An archive review from The Gingold Files.

By Michael Gingold · April 25, 2019, 2:57 PM PDT
Quiet Ones

Editor's Note: This was originally published for FANGORIA on April 25, 2014, and we're proud to share it as part of The Gingold Files.

One thing is for sure while watching the new Hammer Films production The Quiet Ones: Lead actor Jared Harris is the perfect match for the resuscitated studio.

A familiar face with a number of horror and fantasy credits on his long résumé, the London-born Harris is just right in the kind of role you could easily imagine Peter Cushing playing back in Hammer’s heyday. He’s Joseph Coupland, an Oxford professor in 1974 who, for reasons teased out through flashbacks, has become obsessed with the idea that psychiatric afflictions can be exorcised through scientific means. He aims to prove it via the seriously disturbed Jane Harper (Olivia Cooke), a young woman whose symptoms might lead some to consider her a victim of demonic possession. Coupland believes, however, that her trauma and strange behavior are the results of “negative brain energy” that can be extracted, manifested and eradicated, thus curing her.

He’s got some unorthodox means of treating her, though, starting with sleep deprivation via locking Jane in a room and assaulting her with nonstop glam rock; you’d think constant exposure to Slade’s “Cum On Feel the Noize” would make one more crazy, not less. Sympathetic to Jane’s plight is Brian (Sam Claflin), a young filmmaker whom Coupland hires to document his experiments on Jane, but remains dubious about the professor’s practices—especially as he becomes attracted to their subject. Also part of the team are students Harry (Rory Fleck-Byrne) and Krissi (Erin Richards), who seem just as interested in making time with each other as to their work.

So all the pieces are in place for a good old-fashioned supernatural thriller: a haunted girl, the conflict between obsession and skepticism, a hot-blooded couple for a side of sex appeal…there’s even a spooky doll in which a malevolent presence Jane calls Evey allegedly resides. All that’s missing is the old dark house, and that comes into play when Coupland loses his university backing and relocates everyone to a private home in the country. The new setting adds an extra touch of classicism to the movie, while director John Pogue, working from a script also toiled on by Craig Rosenberg, Oren Moverman and Tom de Ville, adds the modern device of revealing a good deal of the goings-on through Brian’s camera—which captures remarkably good exposure and sound under some of the circumstances.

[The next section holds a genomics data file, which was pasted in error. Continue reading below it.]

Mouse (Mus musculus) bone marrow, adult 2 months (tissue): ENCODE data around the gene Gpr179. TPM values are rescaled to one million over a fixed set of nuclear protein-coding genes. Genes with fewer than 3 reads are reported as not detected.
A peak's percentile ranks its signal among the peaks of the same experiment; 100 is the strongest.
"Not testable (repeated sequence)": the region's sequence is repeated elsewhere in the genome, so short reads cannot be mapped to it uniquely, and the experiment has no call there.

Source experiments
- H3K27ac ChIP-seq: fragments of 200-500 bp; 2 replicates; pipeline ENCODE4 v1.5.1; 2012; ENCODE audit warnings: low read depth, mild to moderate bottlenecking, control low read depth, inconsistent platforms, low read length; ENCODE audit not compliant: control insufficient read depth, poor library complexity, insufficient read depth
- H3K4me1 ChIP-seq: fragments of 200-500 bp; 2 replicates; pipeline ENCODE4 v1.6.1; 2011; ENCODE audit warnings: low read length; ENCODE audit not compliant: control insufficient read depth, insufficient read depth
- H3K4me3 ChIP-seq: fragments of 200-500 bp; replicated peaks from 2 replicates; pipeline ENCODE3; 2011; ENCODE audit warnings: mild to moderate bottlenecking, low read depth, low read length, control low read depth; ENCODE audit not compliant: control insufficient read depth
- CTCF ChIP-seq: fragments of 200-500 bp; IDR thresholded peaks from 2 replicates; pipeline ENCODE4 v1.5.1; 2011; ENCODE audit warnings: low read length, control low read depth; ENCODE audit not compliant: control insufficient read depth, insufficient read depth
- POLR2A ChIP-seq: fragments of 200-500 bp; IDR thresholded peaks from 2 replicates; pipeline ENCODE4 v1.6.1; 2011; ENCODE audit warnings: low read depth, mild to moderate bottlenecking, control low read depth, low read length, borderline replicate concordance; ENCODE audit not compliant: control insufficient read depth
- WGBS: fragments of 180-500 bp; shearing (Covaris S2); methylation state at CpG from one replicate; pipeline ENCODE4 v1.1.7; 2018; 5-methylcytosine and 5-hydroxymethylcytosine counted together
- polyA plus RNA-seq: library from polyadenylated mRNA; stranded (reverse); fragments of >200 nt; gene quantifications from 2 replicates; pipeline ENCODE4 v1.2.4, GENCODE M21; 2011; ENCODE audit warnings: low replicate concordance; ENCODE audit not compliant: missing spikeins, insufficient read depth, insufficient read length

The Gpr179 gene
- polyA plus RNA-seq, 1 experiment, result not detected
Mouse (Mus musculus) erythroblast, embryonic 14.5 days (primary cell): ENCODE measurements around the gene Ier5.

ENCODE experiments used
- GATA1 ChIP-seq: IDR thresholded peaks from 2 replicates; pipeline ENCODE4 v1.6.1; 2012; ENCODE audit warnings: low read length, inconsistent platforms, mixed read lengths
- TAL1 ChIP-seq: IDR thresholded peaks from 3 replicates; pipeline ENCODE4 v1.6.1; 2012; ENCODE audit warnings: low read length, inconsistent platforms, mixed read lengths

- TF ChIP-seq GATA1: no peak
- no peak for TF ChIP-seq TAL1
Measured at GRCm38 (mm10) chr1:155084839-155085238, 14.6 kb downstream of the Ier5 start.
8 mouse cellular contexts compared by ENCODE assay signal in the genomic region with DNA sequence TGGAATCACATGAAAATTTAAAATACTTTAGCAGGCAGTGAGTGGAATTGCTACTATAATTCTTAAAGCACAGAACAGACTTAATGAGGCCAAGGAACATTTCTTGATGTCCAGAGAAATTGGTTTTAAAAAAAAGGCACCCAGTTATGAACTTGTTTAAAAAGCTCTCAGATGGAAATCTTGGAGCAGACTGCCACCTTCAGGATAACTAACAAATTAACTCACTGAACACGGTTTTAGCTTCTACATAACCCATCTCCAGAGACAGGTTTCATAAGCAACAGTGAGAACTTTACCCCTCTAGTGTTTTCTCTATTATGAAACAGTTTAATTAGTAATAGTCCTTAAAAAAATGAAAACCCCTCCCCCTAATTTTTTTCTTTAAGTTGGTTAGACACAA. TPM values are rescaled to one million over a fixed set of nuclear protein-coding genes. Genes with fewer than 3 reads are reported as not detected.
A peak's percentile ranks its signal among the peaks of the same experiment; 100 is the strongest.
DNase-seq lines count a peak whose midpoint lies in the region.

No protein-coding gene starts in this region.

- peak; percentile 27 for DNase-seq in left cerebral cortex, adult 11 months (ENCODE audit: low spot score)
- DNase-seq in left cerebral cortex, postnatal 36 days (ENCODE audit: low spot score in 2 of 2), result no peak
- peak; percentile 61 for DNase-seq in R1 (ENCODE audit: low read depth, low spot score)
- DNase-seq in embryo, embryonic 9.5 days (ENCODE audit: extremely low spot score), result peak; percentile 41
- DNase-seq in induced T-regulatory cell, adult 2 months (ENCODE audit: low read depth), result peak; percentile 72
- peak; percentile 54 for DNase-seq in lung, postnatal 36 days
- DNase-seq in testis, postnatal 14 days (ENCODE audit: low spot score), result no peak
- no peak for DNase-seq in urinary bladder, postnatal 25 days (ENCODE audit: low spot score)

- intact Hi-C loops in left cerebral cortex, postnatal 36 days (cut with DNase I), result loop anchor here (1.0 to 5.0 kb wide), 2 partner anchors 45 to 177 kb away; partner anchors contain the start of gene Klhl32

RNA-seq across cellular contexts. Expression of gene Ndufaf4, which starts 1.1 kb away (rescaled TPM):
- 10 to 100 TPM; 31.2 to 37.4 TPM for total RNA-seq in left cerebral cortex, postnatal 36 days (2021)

The found-footage vibe jibes better with the period veneer than one might expect, and Pogue (whose previous directorial venture Quarantine 2 was also better than one might have expected) maintains an air of intrigue throughout The Quiet Ones. The movie is more successful in that regard than as a scare piece, as many of the frights also fall back on an old tradition: sudden cuts or appearances accompanied by loud bursts of sound that belie the movie’s title. More effective than this goose-you stuff is a long take of two characters getting into a clinch up against the door to Jane’s cell, its viewing portal open, and you just know something’s going to reach through at any moment to grab them.

The storytelling beats of The Quiet Ones are satisfying if not especially surprising right down to the end, when Pogue and co. seem to be pulling their punches a bit, perhaps in the interest of the PG-13 rating (though it’s nice to see a modern occult thriller that doesn’t go for a CGI blowout at the climax). The film is most worth seeing for its two central performances, with Harris arrestingly enacting a ruthless man of science whose fixations he makes understandable, if not forgivable. And as the object of Coupland’s not entirely noble attentions, Cooke is very believably haunted and disturbed, yet not so far down the psychic rabbit hole that Brian’s romantic feelings for her seem questionable. Jane’s circumstances, both evident and eventually revealed, tend toward the familiar, yet Cooke makes her traumatized responses to them feel fresh and immediate.